‘Several lake basins filled and overflowed, indicating there was a considerable amount of water on the landscape during this time.’

Ms Wilson and colleagues found evidence of these features in Mars’ northern Arabia Terra region, by studying images from cameras on the Mars Reconnaissance Orbiter.

They also used data from Nasa’s Mars Global Surveyor and the European Space Agency’s Mars Express.

‘One of the lakes in this region was comparable in volume to Lake Tahoe,’ Ms Wilson said, referring to a California-Nevada lake that holds about 45 cubic miles (188 cubic km) of water.

‘This particular Martian lake was fed by an inlet valley on its southern edge and overflowed along its northern margin, carrying water downstream into a very large, water-filled basin we nicknamed “Heart Lake”.’

The chain of lakes and valleys in the Heart Lake valley system extend for about 90 miles (about 150 km).

Heart Lake held about 670 cubic miles of water (2,790 cubic km), more than in Lake Ontario of North America’s Great Lakes.

The study, published in the Journal of Geophysical Research, Planets, maps the extent of stream-flow in ‘fresh shallow valleys’ and their associated former lakes.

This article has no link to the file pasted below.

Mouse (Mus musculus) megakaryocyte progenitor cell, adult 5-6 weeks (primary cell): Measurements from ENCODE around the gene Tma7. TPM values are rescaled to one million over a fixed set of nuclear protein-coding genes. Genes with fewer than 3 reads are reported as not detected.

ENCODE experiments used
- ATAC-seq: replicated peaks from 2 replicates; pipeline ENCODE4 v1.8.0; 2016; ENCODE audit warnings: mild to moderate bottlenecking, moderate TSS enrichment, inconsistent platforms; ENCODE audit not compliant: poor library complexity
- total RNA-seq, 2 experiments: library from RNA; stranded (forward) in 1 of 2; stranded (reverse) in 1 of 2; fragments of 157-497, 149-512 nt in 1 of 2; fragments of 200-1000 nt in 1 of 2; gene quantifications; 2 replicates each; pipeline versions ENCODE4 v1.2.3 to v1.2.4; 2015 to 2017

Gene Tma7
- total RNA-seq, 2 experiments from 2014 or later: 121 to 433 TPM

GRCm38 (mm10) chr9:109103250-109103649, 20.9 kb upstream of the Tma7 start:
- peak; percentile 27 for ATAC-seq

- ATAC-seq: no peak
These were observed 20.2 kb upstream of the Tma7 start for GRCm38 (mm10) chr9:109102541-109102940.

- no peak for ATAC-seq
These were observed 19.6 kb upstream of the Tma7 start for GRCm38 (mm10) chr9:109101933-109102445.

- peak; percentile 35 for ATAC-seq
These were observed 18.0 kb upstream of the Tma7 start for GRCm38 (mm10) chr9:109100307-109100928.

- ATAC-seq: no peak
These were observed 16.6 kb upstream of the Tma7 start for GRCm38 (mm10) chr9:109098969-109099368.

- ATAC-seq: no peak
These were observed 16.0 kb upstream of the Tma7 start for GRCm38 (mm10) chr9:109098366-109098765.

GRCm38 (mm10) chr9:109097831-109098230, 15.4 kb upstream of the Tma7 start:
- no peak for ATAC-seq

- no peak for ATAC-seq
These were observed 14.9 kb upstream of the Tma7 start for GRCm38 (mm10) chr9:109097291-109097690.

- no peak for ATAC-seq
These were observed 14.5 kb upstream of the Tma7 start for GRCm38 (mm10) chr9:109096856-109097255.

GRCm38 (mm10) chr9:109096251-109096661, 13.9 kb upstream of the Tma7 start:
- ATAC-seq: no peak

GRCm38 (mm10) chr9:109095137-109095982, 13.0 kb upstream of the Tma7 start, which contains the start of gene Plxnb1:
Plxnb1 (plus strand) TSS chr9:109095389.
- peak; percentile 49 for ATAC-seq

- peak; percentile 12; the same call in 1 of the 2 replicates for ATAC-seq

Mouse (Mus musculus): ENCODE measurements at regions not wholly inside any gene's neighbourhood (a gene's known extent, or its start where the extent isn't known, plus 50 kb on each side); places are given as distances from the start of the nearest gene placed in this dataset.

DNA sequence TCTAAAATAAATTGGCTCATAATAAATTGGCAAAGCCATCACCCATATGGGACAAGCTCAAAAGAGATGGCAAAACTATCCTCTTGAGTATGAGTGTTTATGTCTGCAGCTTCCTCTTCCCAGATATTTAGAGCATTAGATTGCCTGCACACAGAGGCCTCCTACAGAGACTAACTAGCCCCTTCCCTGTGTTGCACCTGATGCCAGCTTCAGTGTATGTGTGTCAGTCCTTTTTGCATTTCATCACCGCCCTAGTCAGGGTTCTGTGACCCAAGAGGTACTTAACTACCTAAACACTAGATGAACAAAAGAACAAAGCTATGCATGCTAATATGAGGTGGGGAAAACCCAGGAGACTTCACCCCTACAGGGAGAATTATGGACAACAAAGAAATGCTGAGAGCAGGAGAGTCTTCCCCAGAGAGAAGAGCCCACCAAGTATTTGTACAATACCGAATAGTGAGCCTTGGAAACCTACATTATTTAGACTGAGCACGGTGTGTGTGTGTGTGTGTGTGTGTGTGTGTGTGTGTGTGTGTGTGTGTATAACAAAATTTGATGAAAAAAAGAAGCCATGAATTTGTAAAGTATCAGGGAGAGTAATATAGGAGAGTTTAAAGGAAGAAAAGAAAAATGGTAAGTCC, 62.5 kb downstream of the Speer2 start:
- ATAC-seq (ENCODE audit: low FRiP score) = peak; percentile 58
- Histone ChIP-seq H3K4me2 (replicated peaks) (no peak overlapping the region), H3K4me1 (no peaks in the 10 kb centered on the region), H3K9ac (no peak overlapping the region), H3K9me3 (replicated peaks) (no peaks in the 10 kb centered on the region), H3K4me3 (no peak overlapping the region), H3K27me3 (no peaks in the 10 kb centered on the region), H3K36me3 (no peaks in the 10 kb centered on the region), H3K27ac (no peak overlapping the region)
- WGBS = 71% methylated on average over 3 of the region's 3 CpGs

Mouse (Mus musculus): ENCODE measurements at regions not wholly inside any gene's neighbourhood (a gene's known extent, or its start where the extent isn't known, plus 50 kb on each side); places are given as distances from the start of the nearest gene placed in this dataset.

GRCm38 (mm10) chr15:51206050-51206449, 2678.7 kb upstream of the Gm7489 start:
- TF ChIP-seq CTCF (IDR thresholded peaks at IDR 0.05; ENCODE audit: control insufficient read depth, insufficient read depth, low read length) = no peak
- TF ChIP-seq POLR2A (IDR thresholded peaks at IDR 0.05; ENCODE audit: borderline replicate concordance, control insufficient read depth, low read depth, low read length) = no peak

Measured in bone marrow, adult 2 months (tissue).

In order to work out how old the lakes were, the researchers estimated the age of 22 impact craters in the area.

The researchers worked out whether or not the valleys carved into the blankets of surrounding debris ejected from the craters, which told them whether the valleys were older or younger than the craters.

The conclusion was the wet period on Mars likely occurred between two and three billion years ago.

This is long after it is generally thought most of Mars’ original atmosphere had been lost and most of the remaining water on the planet had frozen.

The valleys indicate it was a cold planet, with the lakes and streams fed by melting snow.

‘The rate at which water flowed through these valleys is consistent with runoff from melting snow,’ Wilson said.

‘These weren’t rushing rivers. They have simple drainage patterns and did not form deep or complex systems like the ancient valley networks from early Mars.’

‘A key goal for Mars exploration is to understand when and where liquid water was present in sufficient volume to alter the Martian surface and perhaps provide habitable environments,’ said Mars Reconnaissance Orbiter scientist Rich Zurek, from Nasa’s Jet Propulsion Laboratory in Pasadena.

‘This paper presents evidence for episodes of water modifying the surface on early Mars for possibly several hundred million years later than previously thought, with some implication that the water was emplaced by snow, not rain.’

The findings are likely to prompt more studies into how conditions warmed enough on the frozen planet to allow an interval with flowing water.

One possibility could be an extreme change in the planet’s tilt, with more direct illumination of polar ice.